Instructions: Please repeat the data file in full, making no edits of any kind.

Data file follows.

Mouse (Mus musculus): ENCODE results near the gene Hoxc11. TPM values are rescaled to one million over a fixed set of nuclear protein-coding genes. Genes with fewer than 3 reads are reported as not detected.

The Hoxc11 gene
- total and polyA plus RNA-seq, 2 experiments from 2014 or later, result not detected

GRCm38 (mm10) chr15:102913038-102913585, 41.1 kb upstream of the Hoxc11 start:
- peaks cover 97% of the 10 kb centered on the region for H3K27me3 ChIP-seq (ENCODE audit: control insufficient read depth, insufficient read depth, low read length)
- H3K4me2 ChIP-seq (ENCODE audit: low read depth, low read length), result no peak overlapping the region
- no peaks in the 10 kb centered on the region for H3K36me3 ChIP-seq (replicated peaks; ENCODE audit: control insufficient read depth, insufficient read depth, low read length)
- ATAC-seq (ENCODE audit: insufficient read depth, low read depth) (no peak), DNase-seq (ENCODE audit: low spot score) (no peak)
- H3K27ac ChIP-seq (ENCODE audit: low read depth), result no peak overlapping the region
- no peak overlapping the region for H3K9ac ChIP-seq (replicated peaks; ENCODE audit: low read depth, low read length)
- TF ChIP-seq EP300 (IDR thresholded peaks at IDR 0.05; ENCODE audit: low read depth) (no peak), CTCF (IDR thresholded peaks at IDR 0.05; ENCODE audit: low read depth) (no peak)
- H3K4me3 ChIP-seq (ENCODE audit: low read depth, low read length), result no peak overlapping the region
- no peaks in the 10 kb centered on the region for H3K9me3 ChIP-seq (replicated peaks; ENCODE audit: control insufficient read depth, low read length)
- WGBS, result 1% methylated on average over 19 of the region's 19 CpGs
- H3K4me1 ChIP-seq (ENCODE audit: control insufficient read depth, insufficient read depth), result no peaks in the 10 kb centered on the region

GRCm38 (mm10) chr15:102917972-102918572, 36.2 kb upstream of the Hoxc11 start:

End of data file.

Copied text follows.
Mouse (Mus musculus): ENCODE results near the gene Hoxc11. TPM values are rescaled to one million over a fixed set of nuclear protein-coding genes. Genes with fewer than 3 reads are reported as not detected.

The Hoxc11 gene
- total and polyA plus RNA-seq, 2 experiments from 2014 or later, result not detected

GRCm38 (mm10) chr15:102913038-102913585, 41.1 kb upstream of the Hoxc11 start:
- peaks cover 97% of the 10 kb centered on the region for H3K27me3 ChIP-seq (ENCODE audit: control insufficient read depth, insufficient read depth, low read length)
- H3K4me2 ChIP-seq (ENCODE audit: low read depth, low read length), result no peak overlapping the region
- no peaks in the 10 kb centered on the region for H3K36me3 ChIP-seq (replicated peaks; ENCODE audit: control insufficient read depth, insufficient read depth, low read length)
- ATAC-seq (ENCODE audit: insufficient read depth, low read depth) (no peak), DNase-seq (ENCODE audit: low spot score) (no peak)
- H3K27ac ChIP-seq (ENCODE audit: low read depth), result no peak overlapping the region
- no peak overlapping the region for H3K9ac ChIP-seq (replicated peaks; ENCODE audit: low read depth, low read length)
- TF ChIP-seq EP300 (IDR thresholded peaks at IDR 0.05; ENCODE audit: low read depth) (no peak), CTCF (IDR thresholded peaks at IDR 0.05; ENCODE audit: low read depth) (no peak)
- H3K4me3 ChIP-seq (ENCODE audit: low read depth, low read length), result no peak overlapping the region
- no peaks in the 10 kb centered on the region for H3K9me3 ChIP-seq (replicated peaks; ENCODE audit: control insufficient read depth, low read length)
- WGBS, result 1% methylated on average over 19 of the region's 19 CpGs
- H3K4me1 ChIP-seq (ENCODE audit: control insufficient read depth, insufficient read depth), result no peaks in the 10 kb centered on the region

GRCm38 (mm10) chr15:102917972-102918572, 36.2 kb upstream of the Hoxc11 start: